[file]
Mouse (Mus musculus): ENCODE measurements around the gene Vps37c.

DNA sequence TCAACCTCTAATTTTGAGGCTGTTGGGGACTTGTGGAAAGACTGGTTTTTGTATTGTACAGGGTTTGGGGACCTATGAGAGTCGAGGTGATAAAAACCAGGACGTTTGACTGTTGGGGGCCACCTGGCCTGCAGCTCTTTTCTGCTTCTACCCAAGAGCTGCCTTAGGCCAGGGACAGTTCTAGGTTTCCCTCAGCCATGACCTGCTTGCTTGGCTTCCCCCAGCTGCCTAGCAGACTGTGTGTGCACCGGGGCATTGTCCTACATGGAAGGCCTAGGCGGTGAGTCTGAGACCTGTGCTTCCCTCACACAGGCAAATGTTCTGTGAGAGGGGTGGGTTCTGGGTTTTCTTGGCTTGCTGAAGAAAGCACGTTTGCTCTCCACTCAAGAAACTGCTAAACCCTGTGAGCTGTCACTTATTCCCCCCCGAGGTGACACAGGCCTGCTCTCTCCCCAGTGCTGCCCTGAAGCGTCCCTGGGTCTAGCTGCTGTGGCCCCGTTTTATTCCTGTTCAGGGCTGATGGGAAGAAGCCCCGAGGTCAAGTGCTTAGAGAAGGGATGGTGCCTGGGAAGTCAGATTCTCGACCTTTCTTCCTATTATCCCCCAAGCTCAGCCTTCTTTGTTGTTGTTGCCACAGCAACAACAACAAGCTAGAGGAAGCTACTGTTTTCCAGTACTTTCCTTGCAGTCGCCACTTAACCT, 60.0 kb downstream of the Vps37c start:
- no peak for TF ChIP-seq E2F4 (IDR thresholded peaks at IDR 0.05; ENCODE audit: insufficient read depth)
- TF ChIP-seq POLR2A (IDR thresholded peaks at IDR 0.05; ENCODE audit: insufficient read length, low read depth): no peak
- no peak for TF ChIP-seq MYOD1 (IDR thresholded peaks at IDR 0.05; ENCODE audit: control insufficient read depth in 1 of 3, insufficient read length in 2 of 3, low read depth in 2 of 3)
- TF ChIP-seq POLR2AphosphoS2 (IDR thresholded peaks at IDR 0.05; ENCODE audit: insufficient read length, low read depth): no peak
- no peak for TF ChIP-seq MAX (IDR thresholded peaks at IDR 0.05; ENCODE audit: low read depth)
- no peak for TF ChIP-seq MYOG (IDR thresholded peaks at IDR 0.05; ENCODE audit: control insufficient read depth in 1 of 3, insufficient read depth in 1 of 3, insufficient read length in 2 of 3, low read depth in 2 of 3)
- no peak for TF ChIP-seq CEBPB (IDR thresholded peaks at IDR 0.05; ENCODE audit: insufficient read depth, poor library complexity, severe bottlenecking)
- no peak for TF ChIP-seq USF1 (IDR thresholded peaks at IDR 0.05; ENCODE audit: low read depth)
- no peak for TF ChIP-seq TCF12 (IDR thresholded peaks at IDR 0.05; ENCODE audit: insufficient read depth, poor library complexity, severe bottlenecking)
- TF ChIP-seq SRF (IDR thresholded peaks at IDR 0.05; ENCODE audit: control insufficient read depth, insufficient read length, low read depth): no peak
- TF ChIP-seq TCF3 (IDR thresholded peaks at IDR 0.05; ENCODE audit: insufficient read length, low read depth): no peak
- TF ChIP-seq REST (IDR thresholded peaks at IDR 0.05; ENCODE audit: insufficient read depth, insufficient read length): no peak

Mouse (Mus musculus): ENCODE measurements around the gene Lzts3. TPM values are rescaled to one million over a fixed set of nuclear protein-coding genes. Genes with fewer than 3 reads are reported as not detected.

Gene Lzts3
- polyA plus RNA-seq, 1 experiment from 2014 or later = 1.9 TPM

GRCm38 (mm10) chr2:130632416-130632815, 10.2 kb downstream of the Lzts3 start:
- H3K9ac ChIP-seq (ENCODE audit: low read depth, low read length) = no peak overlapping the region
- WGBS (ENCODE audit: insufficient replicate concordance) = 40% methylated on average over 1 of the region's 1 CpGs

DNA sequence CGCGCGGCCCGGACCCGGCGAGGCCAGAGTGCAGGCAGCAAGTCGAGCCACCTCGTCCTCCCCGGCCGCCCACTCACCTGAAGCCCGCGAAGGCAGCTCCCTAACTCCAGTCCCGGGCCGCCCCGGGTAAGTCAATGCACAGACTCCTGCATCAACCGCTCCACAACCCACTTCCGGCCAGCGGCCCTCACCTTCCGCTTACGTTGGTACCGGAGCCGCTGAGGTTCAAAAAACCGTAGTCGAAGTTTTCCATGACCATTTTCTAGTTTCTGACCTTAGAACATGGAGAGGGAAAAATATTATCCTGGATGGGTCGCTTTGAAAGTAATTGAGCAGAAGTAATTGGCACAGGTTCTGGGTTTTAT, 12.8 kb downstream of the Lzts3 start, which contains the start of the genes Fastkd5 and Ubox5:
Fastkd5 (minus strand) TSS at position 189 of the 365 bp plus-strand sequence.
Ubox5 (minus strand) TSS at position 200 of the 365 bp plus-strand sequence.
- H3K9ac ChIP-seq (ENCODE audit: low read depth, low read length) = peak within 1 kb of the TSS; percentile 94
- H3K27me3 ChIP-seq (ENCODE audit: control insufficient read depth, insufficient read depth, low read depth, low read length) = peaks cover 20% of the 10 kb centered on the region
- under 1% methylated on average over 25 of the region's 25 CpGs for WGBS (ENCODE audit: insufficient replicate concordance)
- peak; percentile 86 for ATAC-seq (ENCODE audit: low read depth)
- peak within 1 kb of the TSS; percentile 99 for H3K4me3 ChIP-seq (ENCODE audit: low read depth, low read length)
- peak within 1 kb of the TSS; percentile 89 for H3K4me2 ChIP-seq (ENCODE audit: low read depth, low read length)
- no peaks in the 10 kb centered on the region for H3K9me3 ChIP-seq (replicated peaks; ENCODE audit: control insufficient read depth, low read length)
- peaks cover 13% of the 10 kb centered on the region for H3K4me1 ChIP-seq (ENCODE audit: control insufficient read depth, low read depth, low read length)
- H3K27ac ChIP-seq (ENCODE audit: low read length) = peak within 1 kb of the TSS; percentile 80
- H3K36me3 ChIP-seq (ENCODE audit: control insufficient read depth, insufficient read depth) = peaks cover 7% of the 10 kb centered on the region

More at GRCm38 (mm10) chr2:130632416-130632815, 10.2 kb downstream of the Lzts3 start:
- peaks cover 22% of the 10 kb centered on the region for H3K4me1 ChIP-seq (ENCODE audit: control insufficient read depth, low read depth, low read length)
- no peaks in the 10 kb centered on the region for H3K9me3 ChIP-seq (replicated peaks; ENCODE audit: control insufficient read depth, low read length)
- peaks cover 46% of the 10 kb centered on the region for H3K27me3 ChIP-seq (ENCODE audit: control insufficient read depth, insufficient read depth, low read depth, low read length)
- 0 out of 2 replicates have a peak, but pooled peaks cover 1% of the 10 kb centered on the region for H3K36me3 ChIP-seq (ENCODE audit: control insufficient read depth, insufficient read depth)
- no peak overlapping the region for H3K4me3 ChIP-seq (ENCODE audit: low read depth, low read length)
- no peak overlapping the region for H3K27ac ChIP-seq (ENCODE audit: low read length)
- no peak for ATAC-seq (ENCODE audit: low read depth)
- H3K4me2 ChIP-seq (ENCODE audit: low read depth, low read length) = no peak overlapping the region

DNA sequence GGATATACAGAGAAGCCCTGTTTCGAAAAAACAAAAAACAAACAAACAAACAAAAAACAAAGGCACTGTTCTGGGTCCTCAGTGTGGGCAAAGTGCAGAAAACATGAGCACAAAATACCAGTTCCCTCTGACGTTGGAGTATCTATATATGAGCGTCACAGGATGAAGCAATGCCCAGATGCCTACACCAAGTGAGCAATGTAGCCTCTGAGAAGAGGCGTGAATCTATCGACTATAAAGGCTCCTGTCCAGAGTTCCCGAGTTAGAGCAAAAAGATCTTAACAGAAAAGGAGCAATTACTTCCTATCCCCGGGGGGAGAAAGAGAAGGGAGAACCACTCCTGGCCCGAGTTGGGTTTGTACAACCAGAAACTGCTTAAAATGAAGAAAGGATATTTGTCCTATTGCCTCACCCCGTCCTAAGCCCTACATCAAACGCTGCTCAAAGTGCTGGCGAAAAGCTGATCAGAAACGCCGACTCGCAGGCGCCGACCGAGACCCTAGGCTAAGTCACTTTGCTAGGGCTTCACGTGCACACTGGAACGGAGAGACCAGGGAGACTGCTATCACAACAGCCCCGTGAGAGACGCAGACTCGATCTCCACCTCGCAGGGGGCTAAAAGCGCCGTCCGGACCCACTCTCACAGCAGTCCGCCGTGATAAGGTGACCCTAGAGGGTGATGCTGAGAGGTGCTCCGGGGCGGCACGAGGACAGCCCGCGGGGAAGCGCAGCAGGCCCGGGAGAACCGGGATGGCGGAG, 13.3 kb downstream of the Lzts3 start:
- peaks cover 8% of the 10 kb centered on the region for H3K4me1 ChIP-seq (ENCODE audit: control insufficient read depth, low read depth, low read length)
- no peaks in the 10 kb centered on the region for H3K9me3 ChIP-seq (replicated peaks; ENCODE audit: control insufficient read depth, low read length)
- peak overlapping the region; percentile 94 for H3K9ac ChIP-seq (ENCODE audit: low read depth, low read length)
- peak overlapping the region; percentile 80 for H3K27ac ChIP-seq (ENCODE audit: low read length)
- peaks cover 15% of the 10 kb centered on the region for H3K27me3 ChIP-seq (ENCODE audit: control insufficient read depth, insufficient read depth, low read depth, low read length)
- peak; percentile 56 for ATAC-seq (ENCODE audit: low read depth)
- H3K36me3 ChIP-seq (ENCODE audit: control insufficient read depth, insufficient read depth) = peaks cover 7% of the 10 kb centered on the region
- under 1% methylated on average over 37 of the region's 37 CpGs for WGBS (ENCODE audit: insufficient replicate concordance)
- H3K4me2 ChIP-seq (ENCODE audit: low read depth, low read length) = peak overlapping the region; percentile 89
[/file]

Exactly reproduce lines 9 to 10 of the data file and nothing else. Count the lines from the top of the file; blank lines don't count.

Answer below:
- no peak for TF ChIP-seq CEBPB (IDR thresholded peaks at IDR 0.05; ENCODE audit: insufficient read depth, poor library complexity, severe bottlenecking)
- no peak for TF ChIP-seq USF1 (IDR thresholded peaks at IDR 0.05; ENCODE audit: low read depth)